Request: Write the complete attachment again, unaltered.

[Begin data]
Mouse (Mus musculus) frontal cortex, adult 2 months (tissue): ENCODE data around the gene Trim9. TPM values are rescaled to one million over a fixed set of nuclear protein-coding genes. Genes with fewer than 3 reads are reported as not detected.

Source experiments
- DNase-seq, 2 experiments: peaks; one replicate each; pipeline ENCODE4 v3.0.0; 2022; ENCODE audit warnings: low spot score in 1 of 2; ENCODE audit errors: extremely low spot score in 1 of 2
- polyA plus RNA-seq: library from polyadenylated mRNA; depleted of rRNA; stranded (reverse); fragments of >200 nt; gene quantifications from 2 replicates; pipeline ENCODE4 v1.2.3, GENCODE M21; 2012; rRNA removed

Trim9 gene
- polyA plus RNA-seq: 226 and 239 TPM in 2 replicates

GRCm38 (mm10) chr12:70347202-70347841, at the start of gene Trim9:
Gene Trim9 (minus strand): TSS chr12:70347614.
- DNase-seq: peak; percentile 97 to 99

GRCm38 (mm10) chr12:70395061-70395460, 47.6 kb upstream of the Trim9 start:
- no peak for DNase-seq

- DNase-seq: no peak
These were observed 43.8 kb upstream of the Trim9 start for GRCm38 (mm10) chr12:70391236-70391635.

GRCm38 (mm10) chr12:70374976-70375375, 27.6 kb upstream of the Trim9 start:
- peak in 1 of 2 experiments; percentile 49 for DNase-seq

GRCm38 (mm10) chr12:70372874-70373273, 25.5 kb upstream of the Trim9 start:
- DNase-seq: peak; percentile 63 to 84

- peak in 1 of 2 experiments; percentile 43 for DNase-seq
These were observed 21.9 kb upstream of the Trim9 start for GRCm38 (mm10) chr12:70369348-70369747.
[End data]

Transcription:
Mouse (Mus musculus) frontal cortex, adult 2 months (tissue): ENCODE data around the gene Trim9. TPM values are rescaled to one million over a fixed set of nuclear protein-coding genes. Genes with fewer than 3 reads are reported as not detected.

Source experiments
- DNase-seq, 2 experiments: peaks; one replicate each; pipeline ENCODE4 v3.0.0; 2022; ENCODE audit warnings: low spot score in 1 of 2; ENCODE audit errors: extremely low spot score in 1 of 2
- polyA plus RNA-seq: library from polyadenylated mRNA; depleted of rRNA; stranded (reverse); fragments of >200 nt; gene quantifications from 2 replicates; pipeline ENCODE4 v1.2.3, GENCODE M21; 2012; rRNA removed

Trim9 gene
- polyA plus RNA-seq: 226 and 239 TPM in 2 replicates

GRCm38 (mm10) chr12:70347202-70347841, at the start of gene Trim9:
Gene Trim9 (minus strand): TSS chr12:70347614.
- DNase-seq: peak; percentile 97 to 99

GRCm38 (mm10) chr12:70395061-70395460, 47.6 kb upstream of the Trim9 start:
- no peak for DNase-seq

- DNase-seq: no peak
These were observed 43.8 kb upstream of the Trim9 start for GRCm38 (mm10) chr12:70391236-70391635.

GRCm38 (mm10) chr12:70374976-70375375, 27.6 kb upstream of the Trim9 start:
- peak in 1 of 2 experiments; percentile 49 for DNase-seq

GRCm38 (mm10) chr12:70372874-70373273, 25.5 kb upstream of the Trim9 start:
- DNase-seq: peak; percentile 63 to 84

- peak in 1 of 2 experiments; percentile 43 for DNase-seq
These were observed 21.9 kb upstream of the Trim9 start for GRCm38 (mm10) chr12:70369348-70369747.